Top of the Food Chain: Sirloin


Illustration by Laura Williams

Welcome to Top Of The Food Chain, a column from Eat Me Daily's meatiest columnist, Ryan Adams. Every week we'll attempt to demystify the options available in your supermarket, breaking animals down piece by piece so that the next time you find yourself staring at endless Styrofoam containers, you'll be able to make an informed purchase. This week: Sirloin.

I'd like to thank the Mr. Wizard of food, Alton Brown, for introducing me to the sirloin steak a few years back. In an episode of his show called, "Raising the Steaks" (heh) Mr. Brown extolled the virtues of this cut of meat: "The top sirloin, what a bargain. Full of flavor, and very juicy, if cooked properly." Now that's an endorsement!

Cut: Sirloin

There are two varieties of sirloin steak available, both from the sirloin primal, which is sandwiched between the short loin primal (behind the ribs) and round primal (the rump). Think mid-back area. The steak that Alton gushed over comes from the top sirloin, a section of meat found under the tenderloin. The bottom sirloin is right under the top sirloin, and is a much tougher cut of meat with little in the way of fat. Most butchers like to use the bottom sirloin for ground meat, or cut it into chunks for stewing or braising. 

The bottom sirloin is not a bad piece of meat by anyone's standards, but you won't ever find me picking it over the top sirloin. This part of the cow can be quite large, so various kinds of steak can be cut from it.  Other labels for top sirloin are top butt steak, center cut sirloin, or hip sirloin steak. The meat itself is intensely flavorful, with a deep beefy taste. The muscle is tender, but not quite as tender as cuts like filet mignon or prime rib. You can cut nice thick steaks out of the top sirloin, or cube it for kabobs.  It also lends itself well to soups, sandwiches and some ethnic dishes.  Rubs work excellently with sirloin steaks, as do marinades.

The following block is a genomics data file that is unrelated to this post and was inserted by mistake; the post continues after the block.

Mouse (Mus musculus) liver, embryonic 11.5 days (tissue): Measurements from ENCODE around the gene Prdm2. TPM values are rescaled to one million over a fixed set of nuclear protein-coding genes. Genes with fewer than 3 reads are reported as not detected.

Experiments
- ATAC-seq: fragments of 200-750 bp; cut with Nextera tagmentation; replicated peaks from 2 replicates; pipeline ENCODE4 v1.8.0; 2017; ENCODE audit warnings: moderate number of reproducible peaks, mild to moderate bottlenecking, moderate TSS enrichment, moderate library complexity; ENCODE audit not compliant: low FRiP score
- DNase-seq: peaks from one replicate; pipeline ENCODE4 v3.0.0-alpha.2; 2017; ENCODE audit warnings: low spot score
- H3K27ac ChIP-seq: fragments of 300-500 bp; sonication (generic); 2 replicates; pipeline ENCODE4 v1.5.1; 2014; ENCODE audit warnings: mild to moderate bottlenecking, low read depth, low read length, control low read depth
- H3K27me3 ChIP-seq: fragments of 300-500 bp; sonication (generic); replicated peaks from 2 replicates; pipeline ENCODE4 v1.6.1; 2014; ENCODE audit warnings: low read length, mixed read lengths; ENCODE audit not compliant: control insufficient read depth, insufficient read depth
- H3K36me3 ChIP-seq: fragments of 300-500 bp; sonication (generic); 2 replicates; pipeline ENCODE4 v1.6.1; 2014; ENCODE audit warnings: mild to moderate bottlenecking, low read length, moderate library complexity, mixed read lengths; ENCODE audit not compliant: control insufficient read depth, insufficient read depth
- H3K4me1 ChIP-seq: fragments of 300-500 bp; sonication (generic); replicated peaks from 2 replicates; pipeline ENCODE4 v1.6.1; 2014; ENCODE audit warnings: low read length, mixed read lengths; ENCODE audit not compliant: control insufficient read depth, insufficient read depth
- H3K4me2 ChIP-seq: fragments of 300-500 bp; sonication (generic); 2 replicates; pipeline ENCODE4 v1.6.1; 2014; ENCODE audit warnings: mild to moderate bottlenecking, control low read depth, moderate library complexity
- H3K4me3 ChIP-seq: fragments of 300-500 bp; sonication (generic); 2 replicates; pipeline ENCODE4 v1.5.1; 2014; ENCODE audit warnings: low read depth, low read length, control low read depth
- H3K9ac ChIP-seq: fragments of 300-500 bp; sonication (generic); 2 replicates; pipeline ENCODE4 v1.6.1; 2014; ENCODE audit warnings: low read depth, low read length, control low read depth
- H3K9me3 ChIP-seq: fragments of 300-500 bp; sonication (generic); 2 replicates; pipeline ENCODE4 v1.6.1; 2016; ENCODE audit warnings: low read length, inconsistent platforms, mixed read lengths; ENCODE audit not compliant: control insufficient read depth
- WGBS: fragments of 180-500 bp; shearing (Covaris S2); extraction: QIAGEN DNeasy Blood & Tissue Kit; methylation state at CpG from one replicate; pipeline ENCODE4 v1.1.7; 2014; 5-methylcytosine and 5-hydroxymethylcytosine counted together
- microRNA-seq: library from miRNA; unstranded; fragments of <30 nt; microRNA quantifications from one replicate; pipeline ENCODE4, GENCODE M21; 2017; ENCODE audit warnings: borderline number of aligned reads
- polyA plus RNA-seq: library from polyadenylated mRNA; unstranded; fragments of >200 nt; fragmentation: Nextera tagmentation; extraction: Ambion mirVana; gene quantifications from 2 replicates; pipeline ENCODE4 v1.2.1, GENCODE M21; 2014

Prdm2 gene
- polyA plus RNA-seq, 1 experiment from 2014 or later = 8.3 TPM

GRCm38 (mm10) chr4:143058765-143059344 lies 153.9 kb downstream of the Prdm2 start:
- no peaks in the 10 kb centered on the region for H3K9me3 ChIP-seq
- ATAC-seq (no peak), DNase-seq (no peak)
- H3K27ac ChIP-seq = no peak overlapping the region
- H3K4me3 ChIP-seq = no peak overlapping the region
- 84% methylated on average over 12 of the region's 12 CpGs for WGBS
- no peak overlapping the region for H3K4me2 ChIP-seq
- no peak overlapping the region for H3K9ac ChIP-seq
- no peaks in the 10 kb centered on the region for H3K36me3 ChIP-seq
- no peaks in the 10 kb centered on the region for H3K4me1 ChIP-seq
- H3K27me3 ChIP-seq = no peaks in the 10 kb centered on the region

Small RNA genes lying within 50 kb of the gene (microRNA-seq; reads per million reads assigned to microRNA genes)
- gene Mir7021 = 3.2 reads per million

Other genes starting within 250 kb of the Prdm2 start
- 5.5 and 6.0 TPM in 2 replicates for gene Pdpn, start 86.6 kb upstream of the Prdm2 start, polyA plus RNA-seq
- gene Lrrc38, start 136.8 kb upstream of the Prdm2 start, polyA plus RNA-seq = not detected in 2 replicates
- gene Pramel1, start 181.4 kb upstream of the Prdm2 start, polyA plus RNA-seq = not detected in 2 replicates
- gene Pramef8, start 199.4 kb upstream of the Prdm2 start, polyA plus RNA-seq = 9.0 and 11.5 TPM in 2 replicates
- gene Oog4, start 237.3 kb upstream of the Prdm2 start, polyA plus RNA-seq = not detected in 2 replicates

Photograph: NAMP Meat Buyer's Guide

Top Sirloin Butt, Boneless
This is the whole top sirloin butt, free from bones, cartilage, tenderloin, and the sacrosciatic ligament.

Top Sirloin Butt Steak, Boneless
These boneless cuts show how steaks can be prepared from any part of the top sirloin.  It's best to cut steaks that are reasonably parallel to the backbone line to accommodate the cutting of specified portion-sized steaks.


Top Sirloin Butt Steak, Center Cut

These steaks are very similar to the ones above, but are only cut from the gluteus medius muscle.

What to look for when buying

If you want tender, go with smaller sirloin steaks.  The larger ones have been cut closer to the rump, and they can be a good deal tougher.  Meat cut closer to other side (the short loin end) will be tastier with better texture. There is a bone between the upper part of the loin and the tail end where lots of tendons connect, so try to skip that first slice between porterhouse and sirloin steaks. Also stay away from cuts labeled, "tri-tip," "ball-tip," or "butt," unless it's top butt. The meat itself should have a bright, cherry-red color with fat speckled throughout the muscle. Check that the meat is firm to the touch, and that the container doesn't contain excess liquid. Plan on eight to twelve ounces per person.